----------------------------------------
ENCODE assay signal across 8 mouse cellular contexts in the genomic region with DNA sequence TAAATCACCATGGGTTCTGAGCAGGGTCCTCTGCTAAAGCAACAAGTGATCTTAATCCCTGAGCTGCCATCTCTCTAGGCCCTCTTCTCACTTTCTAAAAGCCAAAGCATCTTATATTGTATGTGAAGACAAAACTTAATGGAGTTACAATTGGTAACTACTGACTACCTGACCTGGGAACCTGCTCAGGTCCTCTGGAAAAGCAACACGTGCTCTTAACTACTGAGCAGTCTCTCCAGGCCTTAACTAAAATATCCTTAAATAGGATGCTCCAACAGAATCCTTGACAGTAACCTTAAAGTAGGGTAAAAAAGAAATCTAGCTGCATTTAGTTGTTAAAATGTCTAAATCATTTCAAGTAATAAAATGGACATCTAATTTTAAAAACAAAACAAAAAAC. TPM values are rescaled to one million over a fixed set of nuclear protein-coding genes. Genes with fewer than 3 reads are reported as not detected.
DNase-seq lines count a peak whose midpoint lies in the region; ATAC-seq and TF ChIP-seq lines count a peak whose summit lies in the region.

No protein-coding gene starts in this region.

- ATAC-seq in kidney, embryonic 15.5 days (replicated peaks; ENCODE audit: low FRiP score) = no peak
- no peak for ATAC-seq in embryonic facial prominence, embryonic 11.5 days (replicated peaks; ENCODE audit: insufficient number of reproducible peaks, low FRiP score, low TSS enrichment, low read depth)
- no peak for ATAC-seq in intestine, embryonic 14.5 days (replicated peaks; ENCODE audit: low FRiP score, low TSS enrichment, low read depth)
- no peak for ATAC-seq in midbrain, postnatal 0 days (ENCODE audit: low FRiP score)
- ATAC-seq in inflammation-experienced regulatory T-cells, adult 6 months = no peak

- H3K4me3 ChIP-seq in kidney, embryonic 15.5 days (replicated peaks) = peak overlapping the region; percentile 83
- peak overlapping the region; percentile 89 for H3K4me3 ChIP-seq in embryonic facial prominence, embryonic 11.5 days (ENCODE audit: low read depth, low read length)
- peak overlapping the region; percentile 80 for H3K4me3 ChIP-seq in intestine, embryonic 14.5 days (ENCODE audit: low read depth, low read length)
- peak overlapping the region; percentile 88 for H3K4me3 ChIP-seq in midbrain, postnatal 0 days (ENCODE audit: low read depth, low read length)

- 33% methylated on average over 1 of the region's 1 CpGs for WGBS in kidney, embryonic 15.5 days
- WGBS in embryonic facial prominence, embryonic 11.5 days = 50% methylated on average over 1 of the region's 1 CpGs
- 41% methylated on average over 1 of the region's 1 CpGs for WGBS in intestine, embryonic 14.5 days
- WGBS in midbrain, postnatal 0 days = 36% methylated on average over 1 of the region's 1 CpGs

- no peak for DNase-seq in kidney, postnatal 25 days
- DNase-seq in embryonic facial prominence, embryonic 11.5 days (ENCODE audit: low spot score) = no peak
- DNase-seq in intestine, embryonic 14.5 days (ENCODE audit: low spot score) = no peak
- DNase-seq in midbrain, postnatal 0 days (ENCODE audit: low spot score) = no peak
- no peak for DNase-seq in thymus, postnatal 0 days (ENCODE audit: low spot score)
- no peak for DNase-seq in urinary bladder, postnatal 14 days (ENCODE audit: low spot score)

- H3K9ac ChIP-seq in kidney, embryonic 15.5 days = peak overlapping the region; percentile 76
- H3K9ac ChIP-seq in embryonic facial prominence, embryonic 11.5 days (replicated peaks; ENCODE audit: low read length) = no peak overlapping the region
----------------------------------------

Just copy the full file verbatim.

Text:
ENCODE assay signal across 8 mouse cellular contexts in the genomic region with DNA sequence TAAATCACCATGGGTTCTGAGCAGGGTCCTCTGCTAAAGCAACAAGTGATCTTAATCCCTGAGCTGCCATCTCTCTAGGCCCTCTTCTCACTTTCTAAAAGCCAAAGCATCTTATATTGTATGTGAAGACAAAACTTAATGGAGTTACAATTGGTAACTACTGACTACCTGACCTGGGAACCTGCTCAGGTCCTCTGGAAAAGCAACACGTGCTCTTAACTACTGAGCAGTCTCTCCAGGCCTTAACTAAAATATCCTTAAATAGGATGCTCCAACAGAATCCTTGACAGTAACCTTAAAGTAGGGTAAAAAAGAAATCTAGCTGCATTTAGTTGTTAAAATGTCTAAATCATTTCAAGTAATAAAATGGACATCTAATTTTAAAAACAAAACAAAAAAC. TPM values are rescaled to one million over a fixed set of nuclear protein-coding genes. Genes with fewer than 3 reads are reported as not detected.
DNase-seq lines count a peak whose midpoint lies in the region; ATAC-seq and TF ChIP-seq lines count a peak whose summit lies in the region.

No protein-coding gene starts in this region.

- ATAC-seq in kidney, embryonic 15.5 days (replicated peaks; ENCODE audit: low FRiP score) = no peak
- no peak for ATAC-seq in embryonic facial prominence, embryonic 11.5 days (replicated peaks; ENCODE audit: insufficient number of reproducible peaks, low FRiP score, low TSS enrichment, low read depth)
- no peak for ATAC-seq in intestine, embryonic 14.5 days (replicated peaks; ENCODE audit: low FRiP score, low TSS enrichment, low read depth)
- no peak for ATAC-seq in midbrain, postnatal 0 days (ENCODE audit: low FRiP score)
- ATAC-seq in inflammation-experienced regulatory T-cells, adult 6 months = no peak

- H3K4me3 ChIP-seq in kidney, embryonic 15.5 days (replicated peaks) = peak overlapping the region; percentile 83
- peak overlapping the region; percentile 89 for H3K4me3 ChIP-seq in embryonic facial prominence, embryonic 11.5 days (ENCODE audit: low read depth, low read length)
- peak overlapping the region; percentile 80 for H3K4me3 ChIP-seq in intestine, embryonic 14.5 days (ENCODE audit: low read depth, low read length)
- peak overlapping the region; percentile 88 for H3K4me3 ChIP-seq in midbrain, postnatal 0 days (ENCODE audit: low read depth, low read length)

- 33% methylated on average over 1 of the region's 1 CpGs for WGBS in kidney, embryonic 15.5 days
- WGBS in embryonic facial prominence, embryonic 11.5 days = 50% methylated on average over 1 of the region's 1 CpGs
- 41% methylated on average over 1 of the region's 1 CpGs for WGBS in intestine, embryonic 14.5 days
- WGBS in midbrain, postnatal 0 days = 36% methylated on average over 1 of the region's 1 CpGs

- no peak for DNase-seq in kidney, postnatal 25 days
- DNase-seq in embryonic facial prominence, embryonic 11.5 days (ENCODE audit: low spot score) = no peak
- DNase-seq in intestine, embryonic 14.5 days (ENCODE audit: low spot score) = no peak
- DNase-seq in midbrain, postnatal 0 days (ENCODE audit: low spot score) = no peak
- no peak for DNase-seq in thymus, postnatal 0 days (ENCODE audit: low spot score)
- no peak for DNase-seq in urinary bladder, postnatal 14 days (ENCODE audit: low spot score)

- H3K9ac ChIP-seq in kidney, embryonic 15.5 days = peak overlapping the region; percentile 76
- H3K9ac ChIP-seq in embryonic facial prominence, embryonic 11.5 days (replicated peaks; ENCODE audit: low read length) = no peak overlapping the region